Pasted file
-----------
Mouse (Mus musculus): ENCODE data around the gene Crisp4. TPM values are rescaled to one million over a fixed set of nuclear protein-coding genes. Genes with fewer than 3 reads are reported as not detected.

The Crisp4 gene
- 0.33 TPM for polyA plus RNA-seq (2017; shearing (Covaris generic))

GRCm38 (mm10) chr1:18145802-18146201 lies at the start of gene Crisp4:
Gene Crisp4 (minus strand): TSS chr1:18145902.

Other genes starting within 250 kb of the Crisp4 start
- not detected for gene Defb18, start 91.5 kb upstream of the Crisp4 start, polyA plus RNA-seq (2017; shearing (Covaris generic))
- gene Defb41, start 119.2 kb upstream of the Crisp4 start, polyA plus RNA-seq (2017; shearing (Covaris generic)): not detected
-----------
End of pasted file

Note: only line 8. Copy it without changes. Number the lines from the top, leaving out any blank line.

- gene Defb41, start 119.2 kb upstream of the Crisp4 start, polyA plus RNA-seq (2017; shearing (Covaris generic)): not detected